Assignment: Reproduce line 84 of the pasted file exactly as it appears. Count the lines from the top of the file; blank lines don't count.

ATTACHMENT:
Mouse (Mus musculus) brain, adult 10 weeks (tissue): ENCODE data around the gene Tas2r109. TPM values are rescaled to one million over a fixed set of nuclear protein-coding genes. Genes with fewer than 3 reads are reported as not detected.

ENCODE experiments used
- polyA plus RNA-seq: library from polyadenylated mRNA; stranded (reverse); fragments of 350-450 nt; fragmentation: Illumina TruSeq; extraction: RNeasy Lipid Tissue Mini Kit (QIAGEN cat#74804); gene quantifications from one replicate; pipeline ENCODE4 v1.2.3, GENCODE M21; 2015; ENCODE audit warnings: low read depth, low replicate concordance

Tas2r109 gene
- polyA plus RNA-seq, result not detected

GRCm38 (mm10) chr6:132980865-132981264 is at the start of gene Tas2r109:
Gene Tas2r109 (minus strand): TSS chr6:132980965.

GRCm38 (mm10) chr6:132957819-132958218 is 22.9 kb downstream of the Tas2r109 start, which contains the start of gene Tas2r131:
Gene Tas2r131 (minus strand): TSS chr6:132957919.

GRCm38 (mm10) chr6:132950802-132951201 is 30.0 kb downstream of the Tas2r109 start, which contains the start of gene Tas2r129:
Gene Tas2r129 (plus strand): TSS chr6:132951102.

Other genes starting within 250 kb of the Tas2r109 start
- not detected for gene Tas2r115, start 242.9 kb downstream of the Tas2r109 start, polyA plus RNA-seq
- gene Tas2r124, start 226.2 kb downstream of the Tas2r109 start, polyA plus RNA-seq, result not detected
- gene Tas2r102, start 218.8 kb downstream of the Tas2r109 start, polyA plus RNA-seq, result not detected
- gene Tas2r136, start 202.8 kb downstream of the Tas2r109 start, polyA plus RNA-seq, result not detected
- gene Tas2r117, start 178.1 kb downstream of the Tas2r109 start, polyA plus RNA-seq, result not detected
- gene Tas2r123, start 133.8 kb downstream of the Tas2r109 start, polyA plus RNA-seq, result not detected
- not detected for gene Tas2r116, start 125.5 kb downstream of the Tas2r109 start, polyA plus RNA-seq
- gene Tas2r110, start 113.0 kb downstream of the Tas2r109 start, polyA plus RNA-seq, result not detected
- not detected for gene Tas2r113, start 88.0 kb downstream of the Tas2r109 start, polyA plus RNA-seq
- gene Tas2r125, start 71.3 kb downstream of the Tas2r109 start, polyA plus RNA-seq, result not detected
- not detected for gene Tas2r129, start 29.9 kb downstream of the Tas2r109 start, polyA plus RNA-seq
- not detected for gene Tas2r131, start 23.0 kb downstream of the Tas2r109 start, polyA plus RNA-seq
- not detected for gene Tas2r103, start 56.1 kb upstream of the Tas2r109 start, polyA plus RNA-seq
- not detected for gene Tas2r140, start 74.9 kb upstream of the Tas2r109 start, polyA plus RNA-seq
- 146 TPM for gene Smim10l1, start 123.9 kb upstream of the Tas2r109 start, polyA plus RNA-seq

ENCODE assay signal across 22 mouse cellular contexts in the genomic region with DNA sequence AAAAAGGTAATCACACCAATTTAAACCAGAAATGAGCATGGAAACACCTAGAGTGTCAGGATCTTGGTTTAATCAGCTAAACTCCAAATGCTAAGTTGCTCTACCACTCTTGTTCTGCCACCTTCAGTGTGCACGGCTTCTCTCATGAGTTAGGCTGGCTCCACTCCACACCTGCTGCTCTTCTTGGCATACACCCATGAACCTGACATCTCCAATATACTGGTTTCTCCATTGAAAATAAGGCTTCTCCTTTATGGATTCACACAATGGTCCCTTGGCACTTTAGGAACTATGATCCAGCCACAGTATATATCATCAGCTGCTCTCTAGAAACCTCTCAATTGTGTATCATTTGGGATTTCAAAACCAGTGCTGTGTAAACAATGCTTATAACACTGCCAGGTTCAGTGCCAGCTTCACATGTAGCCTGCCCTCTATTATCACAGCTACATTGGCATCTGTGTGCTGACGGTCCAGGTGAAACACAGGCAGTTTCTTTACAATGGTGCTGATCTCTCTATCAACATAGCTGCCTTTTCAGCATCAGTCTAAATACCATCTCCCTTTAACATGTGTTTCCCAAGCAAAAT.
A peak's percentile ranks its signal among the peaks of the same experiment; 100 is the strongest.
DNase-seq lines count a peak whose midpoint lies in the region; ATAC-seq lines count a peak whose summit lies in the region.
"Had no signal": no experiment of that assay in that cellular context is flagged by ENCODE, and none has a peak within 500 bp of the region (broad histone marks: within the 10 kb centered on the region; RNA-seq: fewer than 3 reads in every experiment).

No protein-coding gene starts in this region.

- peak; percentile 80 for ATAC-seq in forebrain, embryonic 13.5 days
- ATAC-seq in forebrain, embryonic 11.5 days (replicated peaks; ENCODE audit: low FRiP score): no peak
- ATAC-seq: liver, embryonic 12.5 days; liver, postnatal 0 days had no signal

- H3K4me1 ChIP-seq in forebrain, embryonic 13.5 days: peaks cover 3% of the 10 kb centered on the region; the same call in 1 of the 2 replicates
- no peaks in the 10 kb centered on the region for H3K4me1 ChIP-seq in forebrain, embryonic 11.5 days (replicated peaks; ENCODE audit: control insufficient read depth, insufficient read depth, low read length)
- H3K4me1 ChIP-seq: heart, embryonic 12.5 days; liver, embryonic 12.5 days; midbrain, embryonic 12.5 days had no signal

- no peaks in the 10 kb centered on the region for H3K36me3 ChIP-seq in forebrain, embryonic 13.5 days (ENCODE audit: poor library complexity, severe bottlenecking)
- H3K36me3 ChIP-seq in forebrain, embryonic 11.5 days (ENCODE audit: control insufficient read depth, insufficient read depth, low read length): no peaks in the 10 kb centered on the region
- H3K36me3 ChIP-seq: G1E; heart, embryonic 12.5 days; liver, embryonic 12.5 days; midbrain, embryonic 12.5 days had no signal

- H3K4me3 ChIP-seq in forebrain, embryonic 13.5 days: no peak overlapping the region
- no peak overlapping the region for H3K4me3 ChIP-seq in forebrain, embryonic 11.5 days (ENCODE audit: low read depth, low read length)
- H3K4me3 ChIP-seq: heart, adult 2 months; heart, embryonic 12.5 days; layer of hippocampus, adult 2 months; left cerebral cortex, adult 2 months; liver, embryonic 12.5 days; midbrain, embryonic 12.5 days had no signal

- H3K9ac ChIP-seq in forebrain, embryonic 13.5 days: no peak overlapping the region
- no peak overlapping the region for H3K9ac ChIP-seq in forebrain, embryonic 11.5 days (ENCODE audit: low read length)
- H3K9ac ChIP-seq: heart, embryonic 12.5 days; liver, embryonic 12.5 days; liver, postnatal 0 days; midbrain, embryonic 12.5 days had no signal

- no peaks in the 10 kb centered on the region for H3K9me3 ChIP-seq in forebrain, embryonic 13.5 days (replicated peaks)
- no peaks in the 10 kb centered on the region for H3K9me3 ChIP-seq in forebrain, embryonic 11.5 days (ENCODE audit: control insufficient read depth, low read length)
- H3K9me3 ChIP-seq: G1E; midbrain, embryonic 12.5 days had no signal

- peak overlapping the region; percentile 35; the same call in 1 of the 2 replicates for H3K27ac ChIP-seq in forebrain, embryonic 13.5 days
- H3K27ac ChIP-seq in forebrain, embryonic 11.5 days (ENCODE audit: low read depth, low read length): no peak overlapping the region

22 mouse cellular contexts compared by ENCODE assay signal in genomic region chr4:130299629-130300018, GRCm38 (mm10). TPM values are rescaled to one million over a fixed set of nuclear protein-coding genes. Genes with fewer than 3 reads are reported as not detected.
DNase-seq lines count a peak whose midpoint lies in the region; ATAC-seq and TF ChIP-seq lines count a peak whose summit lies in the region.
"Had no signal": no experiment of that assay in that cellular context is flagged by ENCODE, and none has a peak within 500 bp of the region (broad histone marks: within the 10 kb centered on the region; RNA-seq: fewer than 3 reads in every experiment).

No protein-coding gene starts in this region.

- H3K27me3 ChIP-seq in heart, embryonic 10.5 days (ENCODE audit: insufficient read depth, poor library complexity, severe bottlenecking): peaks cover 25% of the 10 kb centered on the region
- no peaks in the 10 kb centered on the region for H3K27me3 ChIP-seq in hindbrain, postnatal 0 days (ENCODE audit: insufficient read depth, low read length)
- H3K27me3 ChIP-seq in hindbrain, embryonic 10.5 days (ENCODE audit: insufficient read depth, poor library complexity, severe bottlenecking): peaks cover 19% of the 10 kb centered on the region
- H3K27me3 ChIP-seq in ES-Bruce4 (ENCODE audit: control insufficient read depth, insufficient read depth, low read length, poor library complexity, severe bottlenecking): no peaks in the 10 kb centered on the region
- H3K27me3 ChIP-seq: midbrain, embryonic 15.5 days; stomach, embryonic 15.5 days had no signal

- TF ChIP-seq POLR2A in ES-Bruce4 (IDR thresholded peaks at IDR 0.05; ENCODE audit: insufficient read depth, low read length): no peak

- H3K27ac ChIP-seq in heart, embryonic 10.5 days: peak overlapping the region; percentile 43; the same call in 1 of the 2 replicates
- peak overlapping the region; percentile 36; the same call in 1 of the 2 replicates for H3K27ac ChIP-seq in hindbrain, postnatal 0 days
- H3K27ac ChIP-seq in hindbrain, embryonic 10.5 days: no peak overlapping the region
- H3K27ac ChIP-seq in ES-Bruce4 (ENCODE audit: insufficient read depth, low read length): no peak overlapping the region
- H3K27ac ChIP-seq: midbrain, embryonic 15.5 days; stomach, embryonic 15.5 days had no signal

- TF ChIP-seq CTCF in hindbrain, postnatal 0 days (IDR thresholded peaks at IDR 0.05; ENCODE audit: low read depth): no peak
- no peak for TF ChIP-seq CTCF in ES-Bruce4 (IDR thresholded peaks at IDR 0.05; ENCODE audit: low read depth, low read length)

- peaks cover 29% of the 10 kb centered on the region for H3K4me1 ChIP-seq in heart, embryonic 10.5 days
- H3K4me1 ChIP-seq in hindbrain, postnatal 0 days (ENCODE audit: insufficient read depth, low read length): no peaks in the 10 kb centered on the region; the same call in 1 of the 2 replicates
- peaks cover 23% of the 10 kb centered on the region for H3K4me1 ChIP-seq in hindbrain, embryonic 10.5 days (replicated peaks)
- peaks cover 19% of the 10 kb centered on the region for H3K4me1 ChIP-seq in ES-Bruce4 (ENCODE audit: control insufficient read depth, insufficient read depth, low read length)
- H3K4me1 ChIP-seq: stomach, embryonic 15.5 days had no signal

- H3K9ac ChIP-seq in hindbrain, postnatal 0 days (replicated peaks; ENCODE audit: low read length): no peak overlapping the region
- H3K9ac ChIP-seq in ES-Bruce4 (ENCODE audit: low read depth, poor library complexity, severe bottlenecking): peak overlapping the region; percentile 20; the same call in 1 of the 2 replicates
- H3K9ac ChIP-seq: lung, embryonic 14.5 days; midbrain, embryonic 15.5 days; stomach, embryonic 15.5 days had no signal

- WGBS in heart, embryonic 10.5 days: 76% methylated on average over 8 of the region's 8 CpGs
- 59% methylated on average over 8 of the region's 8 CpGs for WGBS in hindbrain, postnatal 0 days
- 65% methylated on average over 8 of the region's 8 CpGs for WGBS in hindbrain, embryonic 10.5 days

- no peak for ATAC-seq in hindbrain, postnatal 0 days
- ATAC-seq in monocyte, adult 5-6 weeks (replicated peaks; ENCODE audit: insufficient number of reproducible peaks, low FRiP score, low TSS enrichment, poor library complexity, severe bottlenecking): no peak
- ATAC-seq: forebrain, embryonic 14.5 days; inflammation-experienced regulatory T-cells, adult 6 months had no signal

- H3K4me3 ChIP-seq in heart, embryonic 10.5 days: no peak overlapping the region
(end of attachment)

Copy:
- H3K4me3 ChIP-seq in heart, embryonic 10.5 days: no peak overlapping the region